“We were sitting on the roof, all of a sudden the helicopters started throwing flares,” he said. “We were afraid, so we left and went downstairs. The whole family went into one room because we started hearing the sound of firing from the helicopters. We couldn’t hear any firing from machine guns, only the aircraft firing. It was a horrible night.”

In Najaf, a spokesman for the anti-American cleric Moktada al-Sadr, the nominal leader of the Mahdi Army, condemned the raid Saturday and insisted that the militia was not involved in the fight.

“We reject these repeated assaults against civilians. The allegation that Mahdi Army members were the only ones targeted is baseless and wrong,” said the spokesman, Sheik Salah al-Obaidi. “The bombing hurt only innocent civilians.”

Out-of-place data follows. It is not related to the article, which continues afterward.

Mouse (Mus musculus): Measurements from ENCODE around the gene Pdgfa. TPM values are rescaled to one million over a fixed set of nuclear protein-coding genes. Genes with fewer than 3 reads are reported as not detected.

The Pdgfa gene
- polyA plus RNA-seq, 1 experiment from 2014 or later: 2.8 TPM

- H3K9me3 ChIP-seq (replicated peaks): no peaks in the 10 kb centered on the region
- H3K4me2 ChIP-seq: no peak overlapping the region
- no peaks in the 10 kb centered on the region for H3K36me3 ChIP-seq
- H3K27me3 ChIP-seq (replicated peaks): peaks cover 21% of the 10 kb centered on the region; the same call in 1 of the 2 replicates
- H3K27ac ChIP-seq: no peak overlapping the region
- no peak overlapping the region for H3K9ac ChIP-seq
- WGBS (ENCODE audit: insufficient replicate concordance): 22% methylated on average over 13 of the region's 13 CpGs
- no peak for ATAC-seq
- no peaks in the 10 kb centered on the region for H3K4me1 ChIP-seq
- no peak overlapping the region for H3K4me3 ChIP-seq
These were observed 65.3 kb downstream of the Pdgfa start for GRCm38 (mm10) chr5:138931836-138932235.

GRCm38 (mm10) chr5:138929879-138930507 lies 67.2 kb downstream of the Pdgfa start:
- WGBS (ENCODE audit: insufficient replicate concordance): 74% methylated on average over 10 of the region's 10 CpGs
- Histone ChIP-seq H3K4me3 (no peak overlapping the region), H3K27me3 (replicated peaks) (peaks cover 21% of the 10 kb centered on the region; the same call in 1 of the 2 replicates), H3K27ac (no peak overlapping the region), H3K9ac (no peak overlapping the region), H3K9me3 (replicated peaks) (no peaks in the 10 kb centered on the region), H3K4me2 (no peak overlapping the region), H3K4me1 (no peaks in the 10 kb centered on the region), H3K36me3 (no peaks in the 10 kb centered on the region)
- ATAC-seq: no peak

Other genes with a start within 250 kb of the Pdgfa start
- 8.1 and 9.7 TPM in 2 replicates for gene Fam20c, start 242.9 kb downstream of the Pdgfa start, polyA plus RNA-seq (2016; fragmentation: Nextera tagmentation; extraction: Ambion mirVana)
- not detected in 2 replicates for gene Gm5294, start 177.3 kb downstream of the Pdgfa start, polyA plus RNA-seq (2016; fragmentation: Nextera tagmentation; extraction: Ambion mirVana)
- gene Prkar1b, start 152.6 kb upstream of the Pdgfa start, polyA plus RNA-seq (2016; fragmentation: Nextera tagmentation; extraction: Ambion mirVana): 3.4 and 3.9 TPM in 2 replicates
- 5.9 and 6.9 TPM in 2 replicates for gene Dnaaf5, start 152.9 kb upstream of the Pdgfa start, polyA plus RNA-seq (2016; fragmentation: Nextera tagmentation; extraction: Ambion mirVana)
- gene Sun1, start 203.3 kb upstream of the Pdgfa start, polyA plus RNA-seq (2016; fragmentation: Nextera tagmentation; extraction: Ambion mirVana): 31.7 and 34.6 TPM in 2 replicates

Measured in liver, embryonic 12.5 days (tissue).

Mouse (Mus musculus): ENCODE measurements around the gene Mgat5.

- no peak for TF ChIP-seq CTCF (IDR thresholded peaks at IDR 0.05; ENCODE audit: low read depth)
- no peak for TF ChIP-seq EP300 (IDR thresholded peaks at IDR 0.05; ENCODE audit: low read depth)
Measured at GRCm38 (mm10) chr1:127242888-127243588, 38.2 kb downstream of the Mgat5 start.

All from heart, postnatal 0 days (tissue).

The battle prompted an immediate statement from the office of Prime Minister Nuri Kamal al-Maliki, saying that he would demand clarification from the military.

On the political front, Mr. Maliki appealed for Iraq’s largest Sunni bloc, the Iraqi Consensus Front, to end its boycott of his Shiite-dominated government. The boycott began last week as a protest of an arrest warrant issued against one of its members, Culture Minister Asad al-Hashimi, in a murder investigation.

Mr. Maliki said boycotts would only “complicate” matters, and urged them to embrace dialogue as “the only way to solve all the problems now and in the future.”

In Diyala Province, a suicide bomber killed three police recruits and wounded 34 lined up outside a police station in Muqdadiya.